·         Imagine Art House: We think art house is what’s next in hip dining and performing arts in College Park but we want to know what YOU think. With arts, food and fun as catalysts, can art house bridge the campus and College Park?

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·         Make Art, Not War: This exhibit features work by artists from our creative radius in response to issues caused by the divisiveness of racism.

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Here’s a comprehensive list of all NextNOW Fest 2015 events and performances.

Huang Yi & KUKA. Photo by Jacob Blickenstaff.

Huang Yi & KUKA. Photo by Jacob Blickenstaff.

September 25 and 26, 8 PM

Dancer, choreographer, inventor, and videographer Huang Yi’s pioneering work is steeped in his fascination with the indivisible relationship between humans and our machine counterparts. His intimate choreographic creations with KUKA, an industrial robot, reveal a deep connectedness to our technological world that is both physically tender and emotionally resonant. As the machine world becomes ever more embedded in our lives, Huang Yi asks us to reflect on what it means to be human when hardware becomes body and software becomes soul.

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Edmar Castaneda. Photo courtesy of The Clarice.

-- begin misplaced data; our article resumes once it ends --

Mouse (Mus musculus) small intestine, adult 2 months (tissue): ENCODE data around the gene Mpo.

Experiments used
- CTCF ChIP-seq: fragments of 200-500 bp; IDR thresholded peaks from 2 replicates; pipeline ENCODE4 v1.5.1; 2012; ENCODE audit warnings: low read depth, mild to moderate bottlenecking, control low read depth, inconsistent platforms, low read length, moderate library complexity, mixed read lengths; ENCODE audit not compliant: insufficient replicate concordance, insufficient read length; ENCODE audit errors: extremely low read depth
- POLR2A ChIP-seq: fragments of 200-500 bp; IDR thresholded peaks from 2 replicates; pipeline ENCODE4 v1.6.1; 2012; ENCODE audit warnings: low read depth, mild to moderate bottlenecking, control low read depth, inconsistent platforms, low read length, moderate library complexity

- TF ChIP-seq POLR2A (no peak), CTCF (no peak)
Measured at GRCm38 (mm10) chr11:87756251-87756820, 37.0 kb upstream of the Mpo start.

Edmar Castaneda. Photo courtesy of The Clarice.

October 2, 7, and at 9 PM

Born in Bogotá, Colombia, Castaneda’s virtuosic command of the harp has revolutionized the way audiences and critics alike consider an instrument commonly relegated to the “unusual category” in jazz.

A master at realizing beautiful complexities of time while skillfully drawing out lush colors and dynamic spirit, Castaneda’s enormous talent, versatility and charisma have taken the harp out of the shadows and helped him become one of the most original musicians in jazz today. Castaneda’s body seemingly engulfs his Colombian harp as he crafts almost unbelievable feats of cross-rhythms, layered with chordal nuances.

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Marc Andre Hamelin. Photo by Fran Kaufman.

Marc Andre Hamelin. Photo by Fran Kaufman.

October 4, 3 PM

 Marc-André Hamelin’s strikingly original blend of musicianship and virtuosity has earned him near-legendary status among connoisseurs of fine pianism. Long known for his exploration of the most challenging and unfamiliar pianistic terrain (Alkan, Godowsky, Medtner), Hamelin is now recognized worldwide for the originality and technical brilliance of his performances of the classic repertoire, including Haydn, Schubert, Liszt and Brahms. He has appeared with all the major American orchestras in addition to recitals throughout the US, his native Canada, Europe, Australia and the Far East. He has recorded nearly 60 CDs for Hyperion, earning numerous awards and accolades: “transcendent technique;” “awe-inspiring;” “rare sensitivity;” and “breathtakingly brilliant.”

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Artwork courtesy of The Clarice.

Artwork courtesy of The Clarice.

October 9-17th

Pulitzer prize-winning playwright Lynn Nottage explores the strength of the human spirit through the story of Esther, an African American seamstress in New York in 1905 when social and class lines were clearly drawn and seemingly impassible. Directed by Helen Hayes Award nominee Jennifer Nelson. Presented by the School of Theatre, Dance, and Performance Studies.